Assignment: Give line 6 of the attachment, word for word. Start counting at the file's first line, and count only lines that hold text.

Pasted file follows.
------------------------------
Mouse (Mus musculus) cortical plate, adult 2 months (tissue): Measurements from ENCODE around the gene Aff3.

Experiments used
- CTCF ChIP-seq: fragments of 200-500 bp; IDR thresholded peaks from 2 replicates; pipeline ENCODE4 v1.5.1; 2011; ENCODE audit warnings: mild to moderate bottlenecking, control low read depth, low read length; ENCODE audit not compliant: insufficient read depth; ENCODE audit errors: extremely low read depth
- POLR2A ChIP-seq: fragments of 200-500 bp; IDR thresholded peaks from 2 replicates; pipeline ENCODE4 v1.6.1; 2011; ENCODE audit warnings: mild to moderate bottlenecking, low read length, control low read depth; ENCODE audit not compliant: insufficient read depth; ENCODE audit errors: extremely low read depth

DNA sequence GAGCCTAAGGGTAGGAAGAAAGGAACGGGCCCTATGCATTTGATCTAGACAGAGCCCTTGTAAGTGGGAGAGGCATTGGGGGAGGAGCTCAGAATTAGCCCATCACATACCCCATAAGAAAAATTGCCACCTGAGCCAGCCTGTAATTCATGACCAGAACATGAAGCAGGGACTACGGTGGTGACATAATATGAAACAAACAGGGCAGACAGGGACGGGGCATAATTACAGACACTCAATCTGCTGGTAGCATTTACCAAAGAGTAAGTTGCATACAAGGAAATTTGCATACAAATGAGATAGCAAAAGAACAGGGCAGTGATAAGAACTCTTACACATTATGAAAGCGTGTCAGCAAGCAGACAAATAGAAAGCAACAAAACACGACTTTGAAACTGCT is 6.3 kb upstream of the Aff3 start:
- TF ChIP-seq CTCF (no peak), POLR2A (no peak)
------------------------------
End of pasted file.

- TF ChIP-seq CTCF (no peak), POLR2A (no peak)